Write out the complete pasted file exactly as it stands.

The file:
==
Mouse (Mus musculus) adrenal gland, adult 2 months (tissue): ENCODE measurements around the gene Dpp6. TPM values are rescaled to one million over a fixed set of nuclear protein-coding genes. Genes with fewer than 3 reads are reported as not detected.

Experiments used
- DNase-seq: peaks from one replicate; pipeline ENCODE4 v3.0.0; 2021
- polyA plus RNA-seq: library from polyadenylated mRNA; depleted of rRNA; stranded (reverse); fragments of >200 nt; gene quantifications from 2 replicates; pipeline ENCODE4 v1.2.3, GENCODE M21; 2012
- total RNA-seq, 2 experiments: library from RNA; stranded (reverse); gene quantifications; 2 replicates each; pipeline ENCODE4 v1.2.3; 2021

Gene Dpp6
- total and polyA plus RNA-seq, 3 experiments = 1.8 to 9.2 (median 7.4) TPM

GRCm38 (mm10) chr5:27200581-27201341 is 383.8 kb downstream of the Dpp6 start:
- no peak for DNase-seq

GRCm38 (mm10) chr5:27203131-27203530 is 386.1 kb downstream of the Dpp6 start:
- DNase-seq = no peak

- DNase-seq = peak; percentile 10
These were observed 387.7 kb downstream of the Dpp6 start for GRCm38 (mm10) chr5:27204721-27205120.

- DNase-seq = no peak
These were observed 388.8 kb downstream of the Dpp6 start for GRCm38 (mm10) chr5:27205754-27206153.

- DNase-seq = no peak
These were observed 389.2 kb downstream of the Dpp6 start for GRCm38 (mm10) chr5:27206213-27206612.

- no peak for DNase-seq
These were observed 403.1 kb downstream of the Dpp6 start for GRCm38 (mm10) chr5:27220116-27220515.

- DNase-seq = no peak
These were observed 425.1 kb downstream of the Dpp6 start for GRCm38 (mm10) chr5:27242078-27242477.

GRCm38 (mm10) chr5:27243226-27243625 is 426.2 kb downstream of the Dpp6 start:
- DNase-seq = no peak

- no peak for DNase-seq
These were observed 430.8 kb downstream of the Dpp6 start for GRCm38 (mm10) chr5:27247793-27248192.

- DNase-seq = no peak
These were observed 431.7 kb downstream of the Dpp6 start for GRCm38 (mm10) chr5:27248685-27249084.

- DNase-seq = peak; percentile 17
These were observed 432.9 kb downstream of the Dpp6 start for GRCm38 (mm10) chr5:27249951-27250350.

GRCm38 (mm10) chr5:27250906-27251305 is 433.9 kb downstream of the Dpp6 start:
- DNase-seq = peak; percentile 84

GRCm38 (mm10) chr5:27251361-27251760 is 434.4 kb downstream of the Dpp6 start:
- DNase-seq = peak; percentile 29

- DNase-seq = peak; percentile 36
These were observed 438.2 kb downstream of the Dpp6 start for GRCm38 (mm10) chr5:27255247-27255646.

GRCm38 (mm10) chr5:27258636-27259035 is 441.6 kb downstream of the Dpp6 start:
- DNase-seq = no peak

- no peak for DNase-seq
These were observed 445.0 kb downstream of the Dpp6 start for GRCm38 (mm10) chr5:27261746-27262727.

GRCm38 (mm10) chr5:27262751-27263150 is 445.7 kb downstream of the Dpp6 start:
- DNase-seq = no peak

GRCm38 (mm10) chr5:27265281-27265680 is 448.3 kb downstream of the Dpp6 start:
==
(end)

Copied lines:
Mouse (Mus musculus) adrenal gland, adult 2 months (tissue): ENCODE measurements around the gene Dpp6. TPM values are rescaled to one million over a fixed set of nuclear protein-coding genes. Genes with fewer than 3 reads are reported as not detected.

Experiments used
- DNase-seq: peaks from one replicate; pipeline ENCODE4 v3.0.0; 2021
- polyA plus RNA-seq: library from polyadenylated mRNA; depleted of rRNA; stranded (reverse); fragments of >200 nt; gene quantifications from 2 replicates; pipeline ENCODE4 v1.2.3, GENCODE M21; 2012
- total RNA-seq, 2 experiments: library from RNA; stranded (reverse); gene quantifications; 2 replicates each; pipeline ENCODE4 v1.2.3; 2021

Gene Dpp6
- total and polyA plus RNA-seq, 3 experiments = 1.8 to 9.2 (median 7.4) TPM

GRCm38 (mm10) chr5:27200581-27201341 is 383.8 kb downstream of the Dpp6 start:
- no peak for DNase-seq

GRCm38 (mm10) chr5:27203131-27203530 is 386.1 kb downstream of the Dpp6 start:
- DNase-seq = no peak

- DNase-seq = peak; percentile 10
These were observed 387.7 kb downstream of the Dpp6 start for GRCm38 (mm10) chr5:27204721-27205120.

- DNase-seq = no peak
These were observed 388.8 kb downstream of the Dpp6 start for GRCm38 (mm10) chr5:27205754-27206153.

- DNase-seq = no peak
These were observed 389.2 kb downstream of the Dpp6 start for GRCm38 (mm10) chr5:27206213-27206612.

- no peak for DNase-seq
These were observed 403.1 kb downstream of the Dpp6 start for GRCm38 (mm10) chr5:27220116-27220515.

- DNase-seq = no peak
These were observed 425.1 kb downstream of the Dpp6 start for GRCm38 (mm10) chr5:27242078-27242477.

GRCm38 (mm10) chr5:27243226-27243625 is 426.2 kb downstream of the Dpp6 start:
- DNase-seq = no peak

- no peak for DNase-seq
These were observed 430.8 kb downstream of the Dpp6 start for GRCm38 (mm10) chr5:27247793-27248192.

- DNase-seq = no peak
These were observed 431.7 kb downstream of the Dpp6 start for GRCm38 (mm10) chr5:27248685-27249084.

- DNase-seq = peak; percentile 17
These were observed 432.9 kb downstream of the Dpp6 start for GRCm38 (mm10) chr5:27249951-27250350.

GRCm38 (mm10) chr5:27250906-27251305 is 433.9 kb downstream of the Dpp6 start:
- DNase-seq = peak; percentile 84

GRCm38 (mm10) chr5:27251361-27251760 is 434.4 kb downstream of the Dpp6 start:
- DNase-seq = peak; percentile 29

- DNase-seq = peak; percentile 36
These were observed 438.2 kb downstream of the Dpp6 start for GRCm38 (mm10) chr5:27255247-27255646.

GRCm38 (mm10) chr5:27258636-27259035 is 441.6 kb downstream of the Dpp6 start:
- DNase-seq = no peak

- no peak for DNase-seq
These were observed 445.0 kb downstream of the Dpp6 start for GRCm38 (mm10) chr5:27261746-27262727.

GRCm38 (mm10) chr5:27262751-27263150 is 445.7 kb downstream of the Dpp6 start:
- DNase-seq = no peak

GRCm38 (mm10) chr5:27265281-27265680 is 448.3 kb downstream of the Dpp6 start: